In the Cloud Native ecosystem there is a fundamental lack of forensics analysis tooling that pair in concert with incident response techniques. In other words it's challenging not only to make sense of a stream of forensics data, but to respond to it in a meaningful way.
In this presentation we explore the unique constraints of running a low level forensics analysis and incident response engine in a multilcloud environment. We look at how auditing at the kernel level frees us from having to concern ourselves with how our applications are running.
Finally we look at breaking into an environment and escaping the boundaries of a pod to gain access to the host system. In this example we watch as the Falco security engine can detect this malicious behavior and take action in responding to it at runtime.
In this talk, we will share our story of why Oracle chose to rewrite a 10-year old huge monolith in C++, which handles more than 100MM in revenue and billions of requests per day in Golang, and war stories on how Golang performs in complex real world scenarios.
How does Go's reflection work and what can you do with it?
In this talk, we will deep dive into go's `reflect` package internals and review practical use-cases for using it.
This talk will dive into how we rewrote one of our production services to Golang, leveraging Go's native proxy implementations and routines, alongside its async capabilities for improved scale and throughput of core web services, enabling exponentially improved performance.
In this talk we will review Domain Driven Design briefly, and concentrate on how to apply that approach to building microservices in Go.
My focus will be on providing an array of best practices to allow the developer to build microservices that are easy to extend and maintain.
Many developers are using Go IDEs daily. But these developers are less familiar with Go tools that empower above IDEs and come other useful Go tools.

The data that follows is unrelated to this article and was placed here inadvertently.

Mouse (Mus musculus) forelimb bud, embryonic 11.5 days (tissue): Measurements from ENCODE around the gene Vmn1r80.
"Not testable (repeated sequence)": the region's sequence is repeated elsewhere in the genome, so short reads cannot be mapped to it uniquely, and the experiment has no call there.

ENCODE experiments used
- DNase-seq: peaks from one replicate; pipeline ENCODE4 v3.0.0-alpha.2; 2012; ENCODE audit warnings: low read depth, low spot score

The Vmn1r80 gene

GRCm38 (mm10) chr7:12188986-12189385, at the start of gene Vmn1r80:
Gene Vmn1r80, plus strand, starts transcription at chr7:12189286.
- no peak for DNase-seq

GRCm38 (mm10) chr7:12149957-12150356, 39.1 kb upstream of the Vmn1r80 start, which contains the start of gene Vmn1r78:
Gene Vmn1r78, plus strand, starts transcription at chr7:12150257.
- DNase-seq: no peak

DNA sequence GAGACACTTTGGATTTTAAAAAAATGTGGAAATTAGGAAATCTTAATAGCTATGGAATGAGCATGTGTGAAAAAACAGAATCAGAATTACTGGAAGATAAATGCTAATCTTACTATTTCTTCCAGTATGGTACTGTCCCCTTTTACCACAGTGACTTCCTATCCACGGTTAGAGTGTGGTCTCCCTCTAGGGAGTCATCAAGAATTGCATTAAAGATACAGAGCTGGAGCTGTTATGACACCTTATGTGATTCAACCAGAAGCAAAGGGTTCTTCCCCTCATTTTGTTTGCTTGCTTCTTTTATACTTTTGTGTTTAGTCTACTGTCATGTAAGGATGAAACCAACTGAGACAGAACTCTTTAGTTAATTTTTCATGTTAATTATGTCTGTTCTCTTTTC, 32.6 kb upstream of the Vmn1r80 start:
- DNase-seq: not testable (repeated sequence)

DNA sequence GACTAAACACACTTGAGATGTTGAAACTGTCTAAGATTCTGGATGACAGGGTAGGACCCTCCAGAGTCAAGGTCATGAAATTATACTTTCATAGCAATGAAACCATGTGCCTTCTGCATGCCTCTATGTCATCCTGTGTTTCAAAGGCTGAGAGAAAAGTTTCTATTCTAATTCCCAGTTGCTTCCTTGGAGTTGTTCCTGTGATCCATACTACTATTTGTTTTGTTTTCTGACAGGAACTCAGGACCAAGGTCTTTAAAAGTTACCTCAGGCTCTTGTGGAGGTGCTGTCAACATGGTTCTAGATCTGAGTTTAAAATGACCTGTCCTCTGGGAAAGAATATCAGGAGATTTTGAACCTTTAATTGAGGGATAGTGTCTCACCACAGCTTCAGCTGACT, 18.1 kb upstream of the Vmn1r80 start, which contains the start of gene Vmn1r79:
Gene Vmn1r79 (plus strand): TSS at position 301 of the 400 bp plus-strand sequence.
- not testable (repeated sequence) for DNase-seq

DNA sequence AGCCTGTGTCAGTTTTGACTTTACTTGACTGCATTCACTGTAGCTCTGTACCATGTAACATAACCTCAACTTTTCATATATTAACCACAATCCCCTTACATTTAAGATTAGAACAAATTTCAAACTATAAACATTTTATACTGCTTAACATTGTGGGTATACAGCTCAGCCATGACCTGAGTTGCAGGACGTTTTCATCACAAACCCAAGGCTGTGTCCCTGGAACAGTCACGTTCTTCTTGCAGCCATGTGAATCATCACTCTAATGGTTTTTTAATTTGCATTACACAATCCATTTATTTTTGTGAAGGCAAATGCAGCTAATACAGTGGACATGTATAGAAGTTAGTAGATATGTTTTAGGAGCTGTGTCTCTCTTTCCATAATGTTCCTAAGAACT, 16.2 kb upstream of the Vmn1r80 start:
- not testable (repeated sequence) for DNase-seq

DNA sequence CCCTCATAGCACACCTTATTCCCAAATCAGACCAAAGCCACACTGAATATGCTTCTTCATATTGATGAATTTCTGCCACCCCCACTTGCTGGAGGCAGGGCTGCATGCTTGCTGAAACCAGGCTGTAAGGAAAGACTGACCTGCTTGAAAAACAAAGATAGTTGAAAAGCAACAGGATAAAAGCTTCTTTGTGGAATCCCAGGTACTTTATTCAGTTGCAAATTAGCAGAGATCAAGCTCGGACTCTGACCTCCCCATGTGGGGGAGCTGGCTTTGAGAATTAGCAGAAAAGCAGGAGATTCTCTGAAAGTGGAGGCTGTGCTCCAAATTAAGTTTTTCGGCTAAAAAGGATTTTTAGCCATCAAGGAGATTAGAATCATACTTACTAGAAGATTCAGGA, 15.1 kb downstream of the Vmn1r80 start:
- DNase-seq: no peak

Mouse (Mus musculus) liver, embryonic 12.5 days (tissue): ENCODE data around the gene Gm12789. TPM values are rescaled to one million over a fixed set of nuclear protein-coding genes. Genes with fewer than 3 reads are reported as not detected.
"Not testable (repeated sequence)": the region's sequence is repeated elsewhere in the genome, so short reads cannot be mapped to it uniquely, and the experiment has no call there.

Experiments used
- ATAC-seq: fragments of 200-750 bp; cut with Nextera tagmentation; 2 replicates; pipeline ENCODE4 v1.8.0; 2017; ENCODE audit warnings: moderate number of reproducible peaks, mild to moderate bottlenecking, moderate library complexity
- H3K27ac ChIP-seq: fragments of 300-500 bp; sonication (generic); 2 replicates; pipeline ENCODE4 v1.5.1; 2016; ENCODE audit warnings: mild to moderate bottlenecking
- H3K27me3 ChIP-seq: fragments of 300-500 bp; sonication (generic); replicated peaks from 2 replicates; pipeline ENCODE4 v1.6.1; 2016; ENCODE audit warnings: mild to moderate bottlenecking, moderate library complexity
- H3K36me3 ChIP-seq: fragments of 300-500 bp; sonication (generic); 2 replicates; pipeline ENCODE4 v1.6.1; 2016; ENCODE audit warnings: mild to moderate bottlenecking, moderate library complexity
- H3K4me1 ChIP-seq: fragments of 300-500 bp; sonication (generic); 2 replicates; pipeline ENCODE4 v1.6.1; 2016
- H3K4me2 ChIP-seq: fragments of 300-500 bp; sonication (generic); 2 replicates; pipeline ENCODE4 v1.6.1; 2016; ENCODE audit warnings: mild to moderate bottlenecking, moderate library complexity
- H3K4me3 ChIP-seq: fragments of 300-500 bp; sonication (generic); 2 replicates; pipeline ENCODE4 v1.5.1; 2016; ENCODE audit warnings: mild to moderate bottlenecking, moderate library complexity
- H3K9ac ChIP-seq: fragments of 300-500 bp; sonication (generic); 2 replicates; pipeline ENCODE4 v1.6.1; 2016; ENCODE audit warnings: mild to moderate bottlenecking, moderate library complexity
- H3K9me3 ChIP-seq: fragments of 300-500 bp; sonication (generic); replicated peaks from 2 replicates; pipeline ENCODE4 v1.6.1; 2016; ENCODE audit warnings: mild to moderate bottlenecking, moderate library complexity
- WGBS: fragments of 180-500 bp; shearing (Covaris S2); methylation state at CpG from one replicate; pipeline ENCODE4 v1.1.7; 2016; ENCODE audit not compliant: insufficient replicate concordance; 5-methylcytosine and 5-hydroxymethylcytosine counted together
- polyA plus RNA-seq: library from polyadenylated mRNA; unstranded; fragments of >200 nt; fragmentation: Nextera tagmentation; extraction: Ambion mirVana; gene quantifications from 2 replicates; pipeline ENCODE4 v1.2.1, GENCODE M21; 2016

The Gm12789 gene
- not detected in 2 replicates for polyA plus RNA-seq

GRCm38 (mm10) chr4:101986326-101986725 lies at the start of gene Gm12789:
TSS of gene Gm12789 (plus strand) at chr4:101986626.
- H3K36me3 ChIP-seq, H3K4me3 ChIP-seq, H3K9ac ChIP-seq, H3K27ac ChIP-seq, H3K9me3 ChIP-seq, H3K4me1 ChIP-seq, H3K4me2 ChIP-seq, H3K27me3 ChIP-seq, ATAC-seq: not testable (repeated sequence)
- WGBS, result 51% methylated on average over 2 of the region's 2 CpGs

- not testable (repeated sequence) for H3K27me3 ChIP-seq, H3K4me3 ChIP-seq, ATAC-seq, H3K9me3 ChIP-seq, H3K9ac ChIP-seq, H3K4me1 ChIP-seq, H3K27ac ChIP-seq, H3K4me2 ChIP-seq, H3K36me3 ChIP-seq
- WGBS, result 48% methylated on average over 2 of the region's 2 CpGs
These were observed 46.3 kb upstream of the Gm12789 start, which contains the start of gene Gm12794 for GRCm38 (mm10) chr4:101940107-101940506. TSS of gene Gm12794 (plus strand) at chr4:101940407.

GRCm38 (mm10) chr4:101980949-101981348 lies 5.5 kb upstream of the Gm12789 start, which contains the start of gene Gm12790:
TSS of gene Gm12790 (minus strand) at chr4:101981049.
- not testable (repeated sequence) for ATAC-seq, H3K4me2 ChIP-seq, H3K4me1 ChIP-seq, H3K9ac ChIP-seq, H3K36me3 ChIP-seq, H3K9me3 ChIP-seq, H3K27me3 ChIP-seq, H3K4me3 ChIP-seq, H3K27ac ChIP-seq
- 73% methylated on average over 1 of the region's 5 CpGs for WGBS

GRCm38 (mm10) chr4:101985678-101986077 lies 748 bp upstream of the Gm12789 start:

We used Go to build an advanced monitoring system for AT&T’s Mobility Network. Lossless real-time processing of 100s of Gbps of traffic generated by 150M devices is challenging. We had to use every trick in the book and a lot of creativity to understand and overcome performance challenges.
Profiling applications should be a fundamental part of developers' work, but unfortunately it is usually not. This talk gives the highlights on Go's builtin tools for profiling and debugging in runtime: go tool pprof / trace, expvar. Will include code examples & live demos, focusing on web apps.
In this talk I'll about the main differences between Go and Rust, when should we use each one of them and talk about hybrid solutions.
We will go over real world system and understand the problem and decisions that made them pick Rust / Go or Hybrid solutio
Fuzzing or fuzz testing is an automated software testing technique that involves providing semi-random data as input to test programs.
We will discuss how fuzzing helps with security, stability and performance in Go. As well as how to integrate it into the CI and overcome challenges.
This talk will cover different aspects about the context package in Go. We'll discuss the need for a context mechanism and how it is addressed in other languages. We'll walk through some best practices when using the context interface, do's and don'ts, and we`ll learn how to use it to decrease load.
I share my experiences from integrating probabilistic programming into a server-side software and implementing a probabilistic programming facility for Go, http://infergo.org/. I discuss the challenges and suggest guidelines for adoption of probabilistic programming in server-side software.
Apache Arrow is a cross-language development platform for in-memory data. It specifies a standardized language-independent columnar memory format for flat and hierarchical data. I co-created with Miki Tebeka a wrapper for Go around the C++ lib using cgo and I would like to share my insights.
Something that came out of the discussion around the debacle of try
earlier in the year was a comment that Peter Bourgon made on the
GoTime podcast where he suggested that Go should have a set of values.
His specific example was "error handling should be explicit". This
comment stuck with me and interacted with a comment that Daniella
Petriziliack made around the same time. Both of their comments pointed
me back to PEP-20, the Zen of Python. My idea is to work from that
document as a foundation and try to suggest some values that are
foundational to all Go programs.
Come and geek out with fellow Gophers. Drinks & snacks are on us!